To establish a baseline, groups of snipers and competition shooters were tested. Weapon Pointing (aiming) Error, the ability of a shooter to hold his or her aim on target, was obviously a key test.
According to their tests, the standard deviation of aiming error for the best, formally-trained operational snipers was three times worse than tested High Power and Long Range competition shooters sufficiently skilled to compete successfully in national level match competition at Camp Perry and the like. In fact, the worst competition shooters tested were as good or better than the best snipers in basic holding and shooting fundamentals.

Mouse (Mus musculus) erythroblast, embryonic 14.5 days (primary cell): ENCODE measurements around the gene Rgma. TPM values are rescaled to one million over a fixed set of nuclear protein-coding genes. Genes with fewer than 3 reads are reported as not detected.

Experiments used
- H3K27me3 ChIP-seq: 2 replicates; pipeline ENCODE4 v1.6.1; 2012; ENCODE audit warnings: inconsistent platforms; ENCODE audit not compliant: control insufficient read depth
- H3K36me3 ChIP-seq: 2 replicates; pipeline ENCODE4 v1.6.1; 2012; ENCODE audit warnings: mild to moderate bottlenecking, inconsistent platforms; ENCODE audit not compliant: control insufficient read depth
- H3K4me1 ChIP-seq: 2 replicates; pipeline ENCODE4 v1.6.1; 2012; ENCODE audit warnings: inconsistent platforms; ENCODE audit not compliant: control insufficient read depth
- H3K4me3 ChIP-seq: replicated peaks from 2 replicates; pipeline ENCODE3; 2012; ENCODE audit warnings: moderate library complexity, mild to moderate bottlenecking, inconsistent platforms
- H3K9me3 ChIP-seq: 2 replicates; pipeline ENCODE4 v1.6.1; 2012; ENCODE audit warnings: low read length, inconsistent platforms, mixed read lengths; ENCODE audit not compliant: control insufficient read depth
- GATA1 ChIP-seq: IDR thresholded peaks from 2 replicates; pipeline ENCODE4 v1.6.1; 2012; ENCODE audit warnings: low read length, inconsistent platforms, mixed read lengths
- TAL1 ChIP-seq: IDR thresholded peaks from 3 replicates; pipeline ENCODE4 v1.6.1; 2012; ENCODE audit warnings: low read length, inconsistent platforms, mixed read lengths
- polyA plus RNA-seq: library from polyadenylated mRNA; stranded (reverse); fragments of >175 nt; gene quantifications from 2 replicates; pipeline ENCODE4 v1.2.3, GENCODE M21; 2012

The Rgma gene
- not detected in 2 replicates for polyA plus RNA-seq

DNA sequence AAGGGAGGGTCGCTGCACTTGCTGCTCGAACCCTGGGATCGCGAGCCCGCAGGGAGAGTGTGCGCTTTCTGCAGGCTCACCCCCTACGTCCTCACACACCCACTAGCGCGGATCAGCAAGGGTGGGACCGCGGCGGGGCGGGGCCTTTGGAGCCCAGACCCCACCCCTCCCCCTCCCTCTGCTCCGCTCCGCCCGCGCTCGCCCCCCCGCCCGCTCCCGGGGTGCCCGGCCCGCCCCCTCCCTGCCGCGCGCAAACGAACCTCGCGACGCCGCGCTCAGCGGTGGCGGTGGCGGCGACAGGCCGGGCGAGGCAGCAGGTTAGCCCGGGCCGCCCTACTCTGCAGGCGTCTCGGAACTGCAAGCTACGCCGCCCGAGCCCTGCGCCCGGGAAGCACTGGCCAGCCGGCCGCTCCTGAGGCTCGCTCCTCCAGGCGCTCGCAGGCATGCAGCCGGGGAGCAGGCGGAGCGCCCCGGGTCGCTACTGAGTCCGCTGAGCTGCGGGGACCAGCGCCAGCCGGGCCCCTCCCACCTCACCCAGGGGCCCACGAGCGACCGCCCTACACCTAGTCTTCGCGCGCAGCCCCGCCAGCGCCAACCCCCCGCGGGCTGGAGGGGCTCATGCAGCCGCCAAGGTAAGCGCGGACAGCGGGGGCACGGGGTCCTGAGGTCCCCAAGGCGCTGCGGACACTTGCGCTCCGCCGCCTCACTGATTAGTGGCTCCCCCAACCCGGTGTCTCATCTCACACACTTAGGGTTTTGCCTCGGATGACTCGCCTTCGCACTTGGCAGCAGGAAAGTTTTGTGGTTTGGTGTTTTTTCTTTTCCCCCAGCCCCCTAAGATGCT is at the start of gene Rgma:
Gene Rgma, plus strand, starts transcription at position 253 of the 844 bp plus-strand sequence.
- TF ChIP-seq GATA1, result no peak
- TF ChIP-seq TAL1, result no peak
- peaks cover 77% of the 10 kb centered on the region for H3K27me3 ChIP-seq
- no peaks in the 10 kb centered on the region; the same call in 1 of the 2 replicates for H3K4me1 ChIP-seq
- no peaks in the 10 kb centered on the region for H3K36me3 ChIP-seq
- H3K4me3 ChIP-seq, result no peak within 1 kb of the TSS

Competition shooters strive for excellence, not just competence:
A recently retired friend of mine was one of the better shooters in his police department, and had done well at a number of law enforcement training events and qualifications, including SWAT schools and the like. In his peer group, he was pretty good. When I got him a slot in a class with some folks outside his peer group, however, his understanding of what skill with a handgun was changed dramatically. A relatively small group of enthusiasts exhibited skill that was well above anything he’d ever encountered in uniform up to that point. He told me that even the best law enforcement shooters he knew of would struggle to try and keep up with some of the poorer performers in that small group. It’s not surprising… because the enthusiasts were pursuing excellence, and most of the law enforcement world is focused on competence.